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The annual cycles of phytoplankton biomass

Overview of attention for article published in Philosophical Transactions of the Royal Society B: Biological Sciences, September 2010
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About this Attention Score

  • In the top 5% of all research outputs scored by Altmetric
  • High Attention Score compared to outputs of the same age (97th percentile)
  • High Attention Score compared to outputs of the same age and source (85th percentile)

Citations

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Title
The annual cycles of phytoplankton biomass
Published in
Philosophical Transactions of the Royal Society B: Biological Sciences, September 2010
DOI 10.1098/rstb.2010.0125
Pubmed ID
Authors

M. Winder, J. E. Cloern

Abstract

Terrestrial plants are powerful climate sentinels because their annual cycles of growth, reproduction and senescence are finely tuned to the annual climate cycle having a period of one year. Consistency in the seasonal phasing of terrestrial plant activity provides a relatively low-noise background from which phenological shifts can be detected and attributed to climate change. Here, we ask whether phytoplankton biomass also fluctuates over a consistent annual cycle in lake, estuarine-coastal and ocean ecosystems and whether there is a characteristic phenology of phytoplankton as a consistent phase and amplitude of variability. We compiled 125 time series of phytoplankton biomass (chlorophyll a concentration) from temperate and subtropical zones and used wavelet analysis to extract their dominant periods of variability and the recurrence strength at those periods. Fewer than half (48%) of the series had a dominant 12-month period of variability, commonly expressed as the canonical spring-bloom pattern. About 20 per cent had a dominant six-month period of variability, commonly expressed as the spring and autumn or winter and summer blooms of temperate lakes and oceans. These annual patterns varied in recurrence strength across sites, and did not persist over the full series duration at some sites. About a third of the series had no component of variability at either the six- or 12-month period, reflecting a series of irregular pulses of biomass. These findings show that there is high variability of annual phytoplankton cycles across ecosystems, and that climate-driven annual cycles can be obscured by other drivers of population variability, including human disturbance, aperiodic weather events and strong trophic coupling between phytoplankton and their consumers. Regulation of phytoplankton biomass by multiple processes operating at multiple time scales adds complexity to the challenge of detecting climate-driven trends in aquatic ecosystems where the noise to signal ratio is high.

Twitter Demographics

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Mendeley readers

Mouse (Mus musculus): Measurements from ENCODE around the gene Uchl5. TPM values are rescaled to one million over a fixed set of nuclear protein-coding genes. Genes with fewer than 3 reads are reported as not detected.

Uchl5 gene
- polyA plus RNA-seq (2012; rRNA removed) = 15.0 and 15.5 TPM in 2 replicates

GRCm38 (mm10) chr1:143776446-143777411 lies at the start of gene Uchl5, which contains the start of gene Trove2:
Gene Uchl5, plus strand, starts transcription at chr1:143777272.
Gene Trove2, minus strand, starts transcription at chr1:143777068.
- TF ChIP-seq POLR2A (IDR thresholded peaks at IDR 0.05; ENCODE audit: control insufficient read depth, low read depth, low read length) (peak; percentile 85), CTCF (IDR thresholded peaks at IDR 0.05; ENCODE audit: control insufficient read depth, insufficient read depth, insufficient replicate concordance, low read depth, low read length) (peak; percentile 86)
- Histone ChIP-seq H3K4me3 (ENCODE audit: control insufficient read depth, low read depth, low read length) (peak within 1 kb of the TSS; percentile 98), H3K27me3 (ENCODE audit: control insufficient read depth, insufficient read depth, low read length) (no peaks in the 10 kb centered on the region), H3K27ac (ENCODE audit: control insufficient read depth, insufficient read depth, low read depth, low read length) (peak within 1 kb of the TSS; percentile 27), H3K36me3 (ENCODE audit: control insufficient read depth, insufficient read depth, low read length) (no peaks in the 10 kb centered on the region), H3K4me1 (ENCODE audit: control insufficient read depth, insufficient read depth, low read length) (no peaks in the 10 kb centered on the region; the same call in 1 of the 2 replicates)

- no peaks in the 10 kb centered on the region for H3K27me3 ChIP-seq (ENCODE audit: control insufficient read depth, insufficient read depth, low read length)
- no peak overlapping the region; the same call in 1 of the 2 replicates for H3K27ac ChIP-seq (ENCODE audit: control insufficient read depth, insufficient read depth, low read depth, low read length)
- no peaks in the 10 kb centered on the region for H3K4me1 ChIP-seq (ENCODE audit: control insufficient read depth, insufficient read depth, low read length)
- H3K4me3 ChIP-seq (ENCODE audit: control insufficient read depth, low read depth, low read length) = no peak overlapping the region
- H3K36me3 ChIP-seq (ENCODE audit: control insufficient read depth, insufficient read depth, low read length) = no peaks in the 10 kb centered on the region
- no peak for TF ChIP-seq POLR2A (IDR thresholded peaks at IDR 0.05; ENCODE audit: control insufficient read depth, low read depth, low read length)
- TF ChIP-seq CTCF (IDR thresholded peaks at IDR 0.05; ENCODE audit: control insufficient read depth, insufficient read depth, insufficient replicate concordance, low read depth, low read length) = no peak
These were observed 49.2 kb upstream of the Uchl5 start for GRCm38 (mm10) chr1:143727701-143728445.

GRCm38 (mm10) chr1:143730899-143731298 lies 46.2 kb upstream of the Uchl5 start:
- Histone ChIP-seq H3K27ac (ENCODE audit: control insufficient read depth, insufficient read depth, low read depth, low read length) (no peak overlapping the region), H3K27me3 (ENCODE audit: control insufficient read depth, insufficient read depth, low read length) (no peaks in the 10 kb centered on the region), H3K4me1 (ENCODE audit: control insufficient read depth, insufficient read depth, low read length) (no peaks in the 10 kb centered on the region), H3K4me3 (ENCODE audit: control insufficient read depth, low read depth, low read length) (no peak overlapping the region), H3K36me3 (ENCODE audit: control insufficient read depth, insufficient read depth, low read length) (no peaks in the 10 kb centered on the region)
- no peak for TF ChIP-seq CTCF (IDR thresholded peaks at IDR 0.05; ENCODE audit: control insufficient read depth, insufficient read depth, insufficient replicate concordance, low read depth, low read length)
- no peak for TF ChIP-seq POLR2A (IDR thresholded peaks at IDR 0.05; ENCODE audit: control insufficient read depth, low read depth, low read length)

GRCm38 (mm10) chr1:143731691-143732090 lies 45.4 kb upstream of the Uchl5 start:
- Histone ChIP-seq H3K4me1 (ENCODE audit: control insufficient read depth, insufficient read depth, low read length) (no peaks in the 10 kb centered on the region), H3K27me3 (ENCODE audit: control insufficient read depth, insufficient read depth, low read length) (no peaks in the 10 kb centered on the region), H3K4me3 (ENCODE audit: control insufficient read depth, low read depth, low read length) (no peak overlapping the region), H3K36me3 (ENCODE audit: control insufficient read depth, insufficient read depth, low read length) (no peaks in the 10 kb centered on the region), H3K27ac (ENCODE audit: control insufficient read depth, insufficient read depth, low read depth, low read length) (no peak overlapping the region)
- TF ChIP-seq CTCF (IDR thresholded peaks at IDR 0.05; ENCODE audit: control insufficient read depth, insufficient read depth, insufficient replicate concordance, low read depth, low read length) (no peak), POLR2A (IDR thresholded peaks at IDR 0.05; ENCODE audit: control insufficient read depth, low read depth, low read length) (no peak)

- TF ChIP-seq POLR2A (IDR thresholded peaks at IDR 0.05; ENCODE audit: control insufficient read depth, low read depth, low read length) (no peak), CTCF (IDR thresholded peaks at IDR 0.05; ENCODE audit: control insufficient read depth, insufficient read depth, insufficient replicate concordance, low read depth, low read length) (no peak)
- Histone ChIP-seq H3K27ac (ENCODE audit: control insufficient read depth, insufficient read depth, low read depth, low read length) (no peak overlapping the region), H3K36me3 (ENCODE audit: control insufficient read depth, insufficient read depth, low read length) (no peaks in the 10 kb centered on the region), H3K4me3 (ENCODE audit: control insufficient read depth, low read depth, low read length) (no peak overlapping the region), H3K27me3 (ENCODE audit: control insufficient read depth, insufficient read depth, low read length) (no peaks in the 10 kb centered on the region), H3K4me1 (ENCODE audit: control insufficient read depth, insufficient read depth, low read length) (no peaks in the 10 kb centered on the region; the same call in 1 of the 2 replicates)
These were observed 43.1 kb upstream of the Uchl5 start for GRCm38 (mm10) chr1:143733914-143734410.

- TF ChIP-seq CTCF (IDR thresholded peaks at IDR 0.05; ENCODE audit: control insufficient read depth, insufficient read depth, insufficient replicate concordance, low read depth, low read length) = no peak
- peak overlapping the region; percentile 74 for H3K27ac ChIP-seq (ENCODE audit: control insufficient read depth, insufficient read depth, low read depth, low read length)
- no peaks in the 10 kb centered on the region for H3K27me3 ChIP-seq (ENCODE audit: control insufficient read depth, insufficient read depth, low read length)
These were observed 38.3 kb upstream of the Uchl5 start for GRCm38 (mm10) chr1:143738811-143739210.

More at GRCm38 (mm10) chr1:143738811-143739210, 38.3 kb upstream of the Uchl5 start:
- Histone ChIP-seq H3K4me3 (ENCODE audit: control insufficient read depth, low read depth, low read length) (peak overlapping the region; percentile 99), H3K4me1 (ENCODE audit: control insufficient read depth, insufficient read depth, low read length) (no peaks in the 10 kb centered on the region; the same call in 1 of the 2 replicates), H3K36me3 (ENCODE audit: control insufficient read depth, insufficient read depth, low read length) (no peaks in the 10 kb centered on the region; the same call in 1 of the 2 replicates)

The data shown below were compiled from readership statistics for 310 Mendeley readers of this research output. Click here to see the associated Mendeley record.

Geographical breakdown

Country Count As %
United States 7 2%
Germany 6 2%
Italy 4 1%
Brazil 2 <1%
Argentina 2 <1%
Denmark 1 <1%
South Africa 1 <1%
Poland 1 <1%
Chile 1 <1%
Other 9 3%
Unknown 276 89%

Demographic breakdown

Readers by professional status Count As %
Researcher 86 28%
Student > Ph. D. Student 81 26%
Student > Master 36 12%
Student > Bachelor 26 8%
Professor > Associate Professor 19 6%
Other 62 20%
Readers by discipline Count As %
Agricultural and Biological Sciences 127 41%
Environmental Science 88 28%
Earth and Planetary Sciences 47 15%
Unspecified 27 9%
Engineering 6 2%
Other 15 5%

Attention Score in Context

This research output has an Altmetric Attention Score of 30. This is our high-level measure of the quality and quantity of online attention that it has received. This Attention Score, as well as the ranking and number of research outputs shown below, was calculated when the research output was last mentioned on 22 May 2015.
All research outputs
#467,040
of 12,367,425 outputs
Outputs from Philosophical Transactions of the Royal Society B: Biological Sciences
#456
of 4,540 outputs
Outputs of similar age
#6,605
of 226,339 outputs
Outputs of similar age from Philosophical Transactions of the Royal Society B: Biological Sciences
#20
of 138 outputs
Altmetric has tracked 12,367,425 research outputs across all sources so far. Compared to these this one has done particularly well and is in the 96th percentile: it's in the top 5% of all research outputs ever tracked by Altmetric.
So far Altmetric has tracked 4,540 research outputs from this source. They typically receive a lot more attention than average, with a mean Attention Score of 14.1. This one has done well, scoring higher than 89% of its peers.
Older research outputs will score higher simply because they've had more time to accumulate mentions. To account for age we can compare this Altmetric Attention Score to the 226,339 tracked outputs that were published within six weeks on either side of this one in any source. This one has done particularly well, scoring higher than 97% of its contemporaries.
We're also able to compare this research output to 138 others from the same source and published within six weeks on either side of this one. This one has done well, scoring higher than 85% of its contemporaries.